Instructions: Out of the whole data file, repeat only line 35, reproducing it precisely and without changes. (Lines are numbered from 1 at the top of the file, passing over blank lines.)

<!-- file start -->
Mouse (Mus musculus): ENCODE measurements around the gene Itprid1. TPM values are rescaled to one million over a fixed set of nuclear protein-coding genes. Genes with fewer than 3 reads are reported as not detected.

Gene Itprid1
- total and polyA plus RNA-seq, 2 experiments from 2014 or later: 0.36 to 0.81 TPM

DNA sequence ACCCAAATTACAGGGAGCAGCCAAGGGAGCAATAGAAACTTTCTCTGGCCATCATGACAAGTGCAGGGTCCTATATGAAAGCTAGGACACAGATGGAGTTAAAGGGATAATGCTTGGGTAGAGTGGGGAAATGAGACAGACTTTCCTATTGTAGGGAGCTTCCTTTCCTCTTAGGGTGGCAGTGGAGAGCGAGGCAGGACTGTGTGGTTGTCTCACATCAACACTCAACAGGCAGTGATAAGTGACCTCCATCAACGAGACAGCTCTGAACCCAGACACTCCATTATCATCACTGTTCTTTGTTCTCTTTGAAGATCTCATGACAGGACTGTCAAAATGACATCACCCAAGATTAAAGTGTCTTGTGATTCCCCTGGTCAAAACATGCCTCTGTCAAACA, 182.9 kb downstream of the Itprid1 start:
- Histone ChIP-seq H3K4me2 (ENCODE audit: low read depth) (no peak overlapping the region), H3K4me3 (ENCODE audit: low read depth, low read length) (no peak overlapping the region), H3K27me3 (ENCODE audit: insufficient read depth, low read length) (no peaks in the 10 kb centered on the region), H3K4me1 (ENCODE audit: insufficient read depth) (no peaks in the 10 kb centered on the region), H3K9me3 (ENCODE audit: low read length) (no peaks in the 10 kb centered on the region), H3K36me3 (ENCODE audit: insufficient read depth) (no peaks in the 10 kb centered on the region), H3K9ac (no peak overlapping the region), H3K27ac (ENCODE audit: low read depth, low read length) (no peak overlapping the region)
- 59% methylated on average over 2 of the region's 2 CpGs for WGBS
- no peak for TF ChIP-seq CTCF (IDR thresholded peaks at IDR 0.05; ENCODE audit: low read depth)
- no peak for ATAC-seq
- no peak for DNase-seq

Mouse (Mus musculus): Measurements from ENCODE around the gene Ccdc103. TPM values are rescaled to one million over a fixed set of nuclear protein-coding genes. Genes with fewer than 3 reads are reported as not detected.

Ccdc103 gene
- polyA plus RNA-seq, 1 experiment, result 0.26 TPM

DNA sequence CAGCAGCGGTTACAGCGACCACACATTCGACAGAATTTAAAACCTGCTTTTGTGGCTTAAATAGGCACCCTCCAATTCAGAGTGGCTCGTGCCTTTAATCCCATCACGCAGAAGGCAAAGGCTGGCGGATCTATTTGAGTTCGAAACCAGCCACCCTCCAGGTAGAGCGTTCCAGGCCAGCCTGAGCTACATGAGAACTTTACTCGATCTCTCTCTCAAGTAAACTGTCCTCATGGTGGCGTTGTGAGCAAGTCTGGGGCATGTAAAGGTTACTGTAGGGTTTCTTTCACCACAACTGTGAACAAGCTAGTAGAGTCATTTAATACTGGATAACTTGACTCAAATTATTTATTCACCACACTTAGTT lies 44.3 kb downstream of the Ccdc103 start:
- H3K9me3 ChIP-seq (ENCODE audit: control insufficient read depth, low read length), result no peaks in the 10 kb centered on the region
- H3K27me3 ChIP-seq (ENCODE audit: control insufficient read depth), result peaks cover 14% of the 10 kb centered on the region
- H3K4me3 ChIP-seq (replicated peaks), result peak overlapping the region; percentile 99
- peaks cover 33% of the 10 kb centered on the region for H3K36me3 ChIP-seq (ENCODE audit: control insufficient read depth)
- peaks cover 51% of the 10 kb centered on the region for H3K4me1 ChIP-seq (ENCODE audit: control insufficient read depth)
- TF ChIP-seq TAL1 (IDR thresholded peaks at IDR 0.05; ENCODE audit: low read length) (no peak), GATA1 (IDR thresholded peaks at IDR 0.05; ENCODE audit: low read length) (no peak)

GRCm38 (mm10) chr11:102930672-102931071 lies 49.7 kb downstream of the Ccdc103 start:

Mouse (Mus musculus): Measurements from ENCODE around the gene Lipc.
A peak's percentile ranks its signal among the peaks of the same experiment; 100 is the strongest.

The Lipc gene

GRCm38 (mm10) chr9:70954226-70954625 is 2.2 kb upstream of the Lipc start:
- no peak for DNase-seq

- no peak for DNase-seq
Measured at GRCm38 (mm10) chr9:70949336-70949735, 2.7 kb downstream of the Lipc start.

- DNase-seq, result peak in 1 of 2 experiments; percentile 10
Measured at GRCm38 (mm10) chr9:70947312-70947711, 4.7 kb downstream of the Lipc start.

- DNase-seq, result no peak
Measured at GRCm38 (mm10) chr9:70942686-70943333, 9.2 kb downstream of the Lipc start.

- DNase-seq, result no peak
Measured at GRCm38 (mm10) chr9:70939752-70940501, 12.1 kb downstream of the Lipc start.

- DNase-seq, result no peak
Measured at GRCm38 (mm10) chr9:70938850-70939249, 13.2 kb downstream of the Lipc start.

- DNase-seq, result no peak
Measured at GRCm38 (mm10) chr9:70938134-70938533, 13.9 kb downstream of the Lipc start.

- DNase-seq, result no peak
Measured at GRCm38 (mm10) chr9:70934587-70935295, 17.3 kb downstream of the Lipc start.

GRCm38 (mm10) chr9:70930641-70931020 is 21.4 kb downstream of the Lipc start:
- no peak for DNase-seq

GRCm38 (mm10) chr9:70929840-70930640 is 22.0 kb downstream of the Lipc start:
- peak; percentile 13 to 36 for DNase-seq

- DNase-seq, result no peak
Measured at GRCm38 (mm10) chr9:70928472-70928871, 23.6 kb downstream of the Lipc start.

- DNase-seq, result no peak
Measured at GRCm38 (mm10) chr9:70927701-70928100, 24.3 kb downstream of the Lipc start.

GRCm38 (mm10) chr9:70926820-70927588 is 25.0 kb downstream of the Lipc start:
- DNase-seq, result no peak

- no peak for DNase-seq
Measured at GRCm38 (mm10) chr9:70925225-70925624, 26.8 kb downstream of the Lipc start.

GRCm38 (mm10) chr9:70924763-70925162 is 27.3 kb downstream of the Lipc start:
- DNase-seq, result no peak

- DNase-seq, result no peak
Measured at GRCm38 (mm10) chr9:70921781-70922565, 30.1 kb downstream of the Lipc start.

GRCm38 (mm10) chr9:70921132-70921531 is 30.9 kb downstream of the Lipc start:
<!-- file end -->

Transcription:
Measured at GRCm38 (mm10) chr9:70938850-70939249, 13.2 kb downstream of the Lipc start.